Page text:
|Title||Meridional structure and future changes of tropopause height and temperature|
|Publication Type||Journal Article|
|Year of Publication||2019|
|Authors||Hu S.N, Vallis G.K|
|Type of Article||Article; Early Access|
|Keywords||circulation; climate change; cloud; constraint; feedback; global warming; lapse-rate; Meteorology & Atmospheric Sciences; part i; static stability; stratosphere; surface-temperature; tropopause; troposphere|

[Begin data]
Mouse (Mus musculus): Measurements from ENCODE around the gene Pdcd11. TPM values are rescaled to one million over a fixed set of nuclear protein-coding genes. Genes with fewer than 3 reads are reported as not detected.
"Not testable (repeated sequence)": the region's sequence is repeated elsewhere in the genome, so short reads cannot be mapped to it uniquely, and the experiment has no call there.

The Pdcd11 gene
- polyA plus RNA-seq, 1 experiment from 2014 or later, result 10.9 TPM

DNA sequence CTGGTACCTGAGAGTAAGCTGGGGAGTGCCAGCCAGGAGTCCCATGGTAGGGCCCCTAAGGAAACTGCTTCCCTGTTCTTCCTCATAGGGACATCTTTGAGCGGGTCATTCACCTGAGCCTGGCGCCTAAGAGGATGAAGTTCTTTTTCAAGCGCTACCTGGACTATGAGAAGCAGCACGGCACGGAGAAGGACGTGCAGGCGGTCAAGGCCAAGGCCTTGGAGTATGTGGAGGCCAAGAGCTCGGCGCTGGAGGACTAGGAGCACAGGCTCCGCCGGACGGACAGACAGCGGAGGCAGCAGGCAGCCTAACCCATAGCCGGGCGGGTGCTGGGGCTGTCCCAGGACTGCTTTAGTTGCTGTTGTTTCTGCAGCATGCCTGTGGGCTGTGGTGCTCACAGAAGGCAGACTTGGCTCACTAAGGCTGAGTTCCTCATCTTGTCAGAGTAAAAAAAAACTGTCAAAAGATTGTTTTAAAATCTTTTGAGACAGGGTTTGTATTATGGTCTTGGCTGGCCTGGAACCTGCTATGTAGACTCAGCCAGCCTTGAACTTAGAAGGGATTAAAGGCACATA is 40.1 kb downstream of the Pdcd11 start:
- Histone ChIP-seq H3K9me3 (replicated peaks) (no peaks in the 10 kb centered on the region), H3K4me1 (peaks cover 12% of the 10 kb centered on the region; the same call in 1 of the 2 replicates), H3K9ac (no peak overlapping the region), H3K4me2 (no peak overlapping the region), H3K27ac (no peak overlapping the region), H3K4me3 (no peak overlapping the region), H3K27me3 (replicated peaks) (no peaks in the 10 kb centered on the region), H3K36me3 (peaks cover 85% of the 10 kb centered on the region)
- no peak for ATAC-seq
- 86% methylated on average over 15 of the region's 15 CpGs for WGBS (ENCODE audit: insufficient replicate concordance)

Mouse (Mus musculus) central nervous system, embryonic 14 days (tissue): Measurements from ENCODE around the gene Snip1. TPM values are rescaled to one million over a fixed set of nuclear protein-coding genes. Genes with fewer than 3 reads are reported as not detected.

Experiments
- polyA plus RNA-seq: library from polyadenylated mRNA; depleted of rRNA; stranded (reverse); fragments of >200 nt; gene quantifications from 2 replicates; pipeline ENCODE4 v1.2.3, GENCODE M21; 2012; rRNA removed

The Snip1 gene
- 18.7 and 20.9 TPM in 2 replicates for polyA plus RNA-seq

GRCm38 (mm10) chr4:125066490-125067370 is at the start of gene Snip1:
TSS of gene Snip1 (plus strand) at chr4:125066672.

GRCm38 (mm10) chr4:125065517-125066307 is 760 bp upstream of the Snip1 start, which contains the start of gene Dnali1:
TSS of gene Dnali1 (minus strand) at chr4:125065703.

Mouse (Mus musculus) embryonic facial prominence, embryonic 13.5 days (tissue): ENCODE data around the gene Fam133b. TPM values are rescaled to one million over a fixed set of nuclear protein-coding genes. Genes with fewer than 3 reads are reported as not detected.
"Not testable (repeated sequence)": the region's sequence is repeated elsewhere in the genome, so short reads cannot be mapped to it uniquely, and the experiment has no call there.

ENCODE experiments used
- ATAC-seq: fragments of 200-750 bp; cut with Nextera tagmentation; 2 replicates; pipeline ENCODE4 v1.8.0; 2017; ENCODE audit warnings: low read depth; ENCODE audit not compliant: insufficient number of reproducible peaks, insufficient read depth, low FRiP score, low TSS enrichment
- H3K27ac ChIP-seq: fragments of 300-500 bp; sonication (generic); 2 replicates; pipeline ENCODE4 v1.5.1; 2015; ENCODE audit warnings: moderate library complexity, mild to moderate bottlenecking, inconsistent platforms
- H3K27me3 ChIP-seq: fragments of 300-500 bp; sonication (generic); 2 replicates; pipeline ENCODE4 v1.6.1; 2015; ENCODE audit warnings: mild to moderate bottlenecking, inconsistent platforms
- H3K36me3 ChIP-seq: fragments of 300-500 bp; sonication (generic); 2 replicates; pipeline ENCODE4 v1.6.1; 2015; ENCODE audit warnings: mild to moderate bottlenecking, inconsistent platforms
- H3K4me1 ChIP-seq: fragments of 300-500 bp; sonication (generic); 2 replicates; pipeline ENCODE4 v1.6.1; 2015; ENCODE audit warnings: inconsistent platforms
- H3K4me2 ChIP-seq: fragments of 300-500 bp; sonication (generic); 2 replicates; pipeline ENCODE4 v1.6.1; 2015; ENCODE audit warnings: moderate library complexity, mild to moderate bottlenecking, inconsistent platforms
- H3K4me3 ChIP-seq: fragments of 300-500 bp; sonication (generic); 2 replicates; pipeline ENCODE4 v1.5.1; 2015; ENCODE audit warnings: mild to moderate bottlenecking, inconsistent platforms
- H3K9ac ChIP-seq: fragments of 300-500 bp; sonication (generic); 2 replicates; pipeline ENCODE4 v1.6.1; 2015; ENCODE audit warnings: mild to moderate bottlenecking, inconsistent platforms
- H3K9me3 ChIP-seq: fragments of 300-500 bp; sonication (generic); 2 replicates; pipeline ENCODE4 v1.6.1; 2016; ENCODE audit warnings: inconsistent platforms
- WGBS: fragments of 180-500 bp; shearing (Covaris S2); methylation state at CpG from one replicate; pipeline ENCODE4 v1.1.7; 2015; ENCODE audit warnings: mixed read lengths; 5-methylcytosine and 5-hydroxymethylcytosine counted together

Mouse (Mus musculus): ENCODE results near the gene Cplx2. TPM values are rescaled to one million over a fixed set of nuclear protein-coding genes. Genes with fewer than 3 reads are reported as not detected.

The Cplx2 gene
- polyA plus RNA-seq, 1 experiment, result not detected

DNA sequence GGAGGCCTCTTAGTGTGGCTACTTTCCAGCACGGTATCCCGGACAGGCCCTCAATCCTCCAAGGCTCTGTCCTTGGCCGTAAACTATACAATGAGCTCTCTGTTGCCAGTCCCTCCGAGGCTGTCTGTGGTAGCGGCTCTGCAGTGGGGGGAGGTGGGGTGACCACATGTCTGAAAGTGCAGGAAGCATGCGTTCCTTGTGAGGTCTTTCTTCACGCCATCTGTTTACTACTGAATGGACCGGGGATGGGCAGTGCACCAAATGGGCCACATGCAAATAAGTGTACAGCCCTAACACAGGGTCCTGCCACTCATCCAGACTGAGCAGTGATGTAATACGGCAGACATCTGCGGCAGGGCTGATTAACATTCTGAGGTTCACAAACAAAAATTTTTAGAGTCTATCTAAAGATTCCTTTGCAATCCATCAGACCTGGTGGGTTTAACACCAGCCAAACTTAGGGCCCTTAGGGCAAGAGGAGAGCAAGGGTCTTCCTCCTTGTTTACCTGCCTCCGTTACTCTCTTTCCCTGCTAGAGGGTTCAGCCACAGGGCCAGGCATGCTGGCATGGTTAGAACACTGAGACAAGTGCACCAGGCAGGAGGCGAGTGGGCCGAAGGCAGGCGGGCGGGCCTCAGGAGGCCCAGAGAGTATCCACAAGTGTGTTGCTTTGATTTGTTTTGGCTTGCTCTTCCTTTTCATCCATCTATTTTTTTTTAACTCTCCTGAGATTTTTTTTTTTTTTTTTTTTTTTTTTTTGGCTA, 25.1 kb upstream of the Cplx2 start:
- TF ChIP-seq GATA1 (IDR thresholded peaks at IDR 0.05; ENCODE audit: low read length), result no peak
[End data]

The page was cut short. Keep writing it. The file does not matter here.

We use a simple, semianalytic, column model to understand better the meridional structure of the tropopause height and future changes in its height and temperature associated with global warming. The model allows us to separate the effects of tropospheric lapse rate, optical depth, outgoing longwave radiation (OLR), and stratospheric cooling on the tropopause height. When applied locally at each latitudinal band, the model predicts the overall meridional structure of the tropopause height, with a tropical tropopause substantially higher than in higher latitudes and a sharp transition at the edge of the extratropics. The large optical depth of the Tropics, due mainly to the large water-vapour path, is the dominant tropospheric effect producing the higher tropical tropopause, whereas the larger tropical lapse rate actually acts to lower the tropopause height. The dynamical cooling induced by the stratospheric circulation lifts the thermal tropopause in the Tropics further, resulting in it being significantly cooler and higher than in mid- and high-latitudes. The model quantifies the causes of the tropopause height increase with global warming that is found robustly in climate integrations from the fifth Coupled Model Intercomparison Project (CMIP5). The large spread in the increase rate of tropopause height in the CMIP5 model is captured by the simple model, which attributes the dominant contributions to changes in water-vapour path and lapse rate, with changes in CO2 concentration and OLR having much smaller direct effects. The CMIP5 models also show a small but robust increase in the tropopause temperature in low latitudes, with a much smaller increase in higher latitudes. We suggest that the tropical increase may be caused at least in part by nongrey effects in the radiative transfer associated with the higher levels of water vapour in the Tropics, with near-constant tropopause temperatures predicted otherwise.